A diagram showing an image of a panda, plus an image of some noise, equalling an image of a panda misidentified as a gibbon.
Panda photo: flickr.com / Gabriele Gherardi

Artificial Intelligence / Machine Learning

How we might protect ourselves from malicious AI

New research could make deep-learning models much harder to manipulate in harmful ways.

May 19, 2019
A diagram showing an image of a panda, plus an image of some noise, equalling an image of a panda misidentified as a gibbon.
Panda photo: flickr.com / Gabriele Gherardi

We’ve touched previously on the concept of adversarial examples—the class of tiny changes that, when fed into a deep-learning model, cause it to misbehave. In March, we covered UC Berkeley professor Dawn Song’s talk at our annual EmTech Digital conference about how she used stickers to trick a self-driving car into thinking a stop sign was a 45-mile-per-hour sign, and how she used tailored messages to make a text-based model spit out sensitive information like credit card numbers. In April, we similarly talked about how white hat hackers used stickers to confuse Tesla Autopilot into steering a car into oncoming traffic.

In recent years, as deep-learning systems have grown more and more pervasive in our lives, researchers have demonstrated how adversarial examples can affect everything from simple image classifiers to cancer diagnosis systems, leading to consequences that range from the benign to the life-threatening. Despite their danger, however, adversarial examples are poorly understood. And researchers have worried over how—or even whether—the problem can be solved.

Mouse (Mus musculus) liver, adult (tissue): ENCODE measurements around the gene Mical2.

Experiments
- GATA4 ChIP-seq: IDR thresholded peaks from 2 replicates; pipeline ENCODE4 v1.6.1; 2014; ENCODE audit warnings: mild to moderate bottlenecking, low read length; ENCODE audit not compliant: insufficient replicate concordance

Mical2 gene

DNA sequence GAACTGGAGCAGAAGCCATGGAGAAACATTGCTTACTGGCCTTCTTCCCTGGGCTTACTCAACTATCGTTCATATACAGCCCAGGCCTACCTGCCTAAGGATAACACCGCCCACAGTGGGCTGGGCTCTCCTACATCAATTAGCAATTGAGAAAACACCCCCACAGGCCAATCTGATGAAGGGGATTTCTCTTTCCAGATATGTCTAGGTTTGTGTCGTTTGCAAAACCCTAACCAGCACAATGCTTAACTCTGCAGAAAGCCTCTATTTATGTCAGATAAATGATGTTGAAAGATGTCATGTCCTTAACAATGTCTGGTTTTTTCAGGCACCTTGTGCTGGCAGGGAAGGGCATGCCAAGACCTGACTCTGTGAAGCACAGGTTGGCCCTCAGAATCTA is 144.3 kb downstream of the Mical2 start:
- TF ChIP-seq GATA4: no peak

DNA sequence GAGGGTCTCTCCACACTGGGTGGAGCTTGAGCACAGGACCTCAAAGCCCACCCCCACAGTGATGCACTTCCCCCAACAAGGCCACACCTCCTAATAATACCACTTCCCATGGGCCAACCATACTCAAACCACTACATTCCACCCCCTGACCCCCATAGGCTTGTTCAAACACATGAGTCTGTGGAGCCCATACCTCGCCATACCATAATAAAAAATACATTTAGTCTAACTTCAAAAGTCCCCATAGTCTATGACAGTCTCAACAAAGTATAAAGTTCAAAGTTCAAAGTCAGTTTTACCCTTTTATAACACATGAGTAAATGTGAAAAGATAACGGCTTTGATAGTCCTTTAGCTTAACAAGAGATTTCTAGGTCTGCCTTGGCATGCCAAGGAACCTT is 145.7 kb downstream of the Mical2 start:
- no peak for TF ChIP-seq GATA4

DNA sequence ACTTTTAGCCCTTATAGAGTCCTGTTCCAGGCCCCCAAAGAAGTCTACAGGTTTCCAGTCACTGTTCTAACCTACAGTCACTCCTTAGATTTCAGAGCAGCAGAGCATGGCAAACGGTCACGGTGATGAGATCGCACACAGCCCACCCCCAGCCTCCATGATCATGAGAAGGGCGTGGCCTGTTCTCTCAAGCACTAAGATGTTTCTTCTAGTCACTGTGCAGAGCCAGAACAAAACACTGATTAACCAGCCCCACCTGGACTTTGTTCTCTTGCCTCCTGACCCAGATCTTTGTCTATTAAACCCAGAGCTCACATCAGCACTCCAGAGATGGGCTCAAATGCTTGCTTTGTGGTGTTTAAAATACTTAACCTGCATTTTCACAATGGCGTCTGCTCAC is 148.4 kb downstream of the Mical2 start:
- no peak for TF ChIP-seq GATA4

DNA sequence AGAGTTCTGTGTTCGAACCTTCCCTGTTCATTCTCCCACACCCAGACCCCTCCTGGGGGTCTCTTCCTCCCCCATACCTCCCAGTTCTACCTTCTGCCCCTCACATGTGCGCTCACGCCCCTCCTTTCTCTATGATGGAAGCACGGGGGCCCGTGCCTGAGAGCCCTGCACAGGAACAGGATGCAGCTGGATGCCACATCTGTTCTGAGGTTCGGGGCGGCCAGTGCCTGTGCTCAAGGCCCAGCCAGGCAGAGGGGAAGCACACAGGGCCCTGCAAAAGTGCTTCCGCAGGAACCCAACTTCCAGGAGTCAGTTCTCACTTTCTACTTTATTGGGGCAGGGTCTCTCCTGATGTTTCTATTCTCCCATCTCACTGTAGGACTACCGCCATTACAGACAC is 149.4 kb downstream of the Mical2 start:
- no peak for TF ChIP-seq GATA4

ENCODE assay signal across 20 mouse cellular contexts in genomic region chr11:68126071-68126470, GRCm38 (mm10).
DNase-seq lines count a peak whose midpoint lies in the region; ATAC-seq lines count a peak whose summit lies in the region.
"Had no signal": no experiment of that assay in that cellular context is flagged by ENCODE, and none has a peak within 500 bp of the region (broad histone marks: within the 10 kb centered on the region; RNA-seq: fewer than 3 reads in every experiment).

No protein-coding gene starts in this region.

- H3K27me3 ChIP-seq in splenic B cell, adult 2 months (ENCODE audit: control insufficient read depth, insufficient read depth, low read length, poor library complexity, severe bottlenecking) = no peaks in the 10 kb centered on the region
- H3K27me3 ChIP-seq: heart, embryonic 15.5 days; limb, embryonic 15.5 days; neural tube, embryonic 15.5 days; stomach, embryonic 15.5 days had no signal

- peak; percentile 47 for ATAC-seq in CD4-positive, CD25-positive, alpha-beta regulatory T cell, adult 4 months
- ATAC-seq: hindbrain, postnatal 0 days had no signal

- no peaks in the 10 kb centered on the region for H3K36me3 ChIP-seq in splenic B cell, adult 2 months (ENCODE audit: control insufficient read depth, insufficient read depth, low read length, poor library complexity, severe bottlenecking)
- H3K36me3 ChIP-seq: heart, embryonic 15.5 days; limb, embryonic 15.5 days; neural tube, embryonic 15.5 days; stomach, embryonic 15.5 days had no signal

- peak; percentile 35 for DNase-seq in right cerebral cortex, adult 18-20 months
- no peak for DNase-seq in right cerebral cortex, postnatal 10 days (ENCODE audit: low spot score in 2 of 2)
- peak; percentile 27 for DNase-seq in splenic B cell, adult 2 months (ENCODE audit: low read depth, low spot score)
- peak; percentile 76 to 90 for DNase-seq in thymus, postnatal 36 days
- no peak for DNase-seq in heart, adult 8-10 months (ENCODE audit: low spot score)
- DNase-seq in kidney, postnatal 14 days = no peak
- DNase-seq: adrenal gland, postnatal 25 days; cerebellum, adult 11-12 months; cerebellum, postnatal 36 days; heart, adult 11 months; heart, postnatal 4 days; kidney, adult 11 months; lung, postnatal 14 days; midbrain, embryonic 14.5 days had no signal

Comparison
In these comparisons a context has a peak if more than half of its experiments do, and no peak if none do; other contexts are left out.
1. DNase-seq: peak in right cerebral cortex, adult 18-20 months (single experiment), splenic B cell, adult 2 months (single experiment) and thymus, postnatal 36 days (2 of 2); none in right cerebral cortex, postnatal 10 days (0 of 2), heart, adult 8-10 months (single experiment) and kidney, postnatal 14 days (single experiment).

A new paper from MIT now points toward a possible path to overcoming this challenge. It could allow us to create far more robust deep-learning models that would be much harder to manipulate in malicious ways. To understand its significance, let’s first review the basics of adversarial examples.

As we’ve noted many times before, deep learning’s power comes from its excellent ability to recognize patterns in data. Feed a neural network tens of thousands of labeled animal photos, and it will learn which patterns are associated with a panda, and which patterns are associated with a monkey. It can then use those patterns to identify new images of animals that it has never seen before.

But deep-learning models are also brittle. Because an image recognition system relies only on pixel patterns rather than a deeper conceptual understanding of what it sees, it’s easy to trick the system into seeing something else entirely—just by disturbing the patterns in the right way. Here’s a classic example: add a little noise to an image of a panda, and a system will classify it as a gibbon with nearly 100% confidence. The noise, here, is the adversarial attack.

Ian Goodfellow et al/OpenAI

For a few years now, researchers have observed this phenomenon, particularly in computer vision systems, without really knowing how to get rid of such vulnerabilities. In fact, a paper presented last week at the major AI research conference ICLR questioned whether adversarial attacks are inevitable . It would seem that no matter how many panda images you feed an image classifier, there will always be some kind of perturbation that you can design to throw the system off.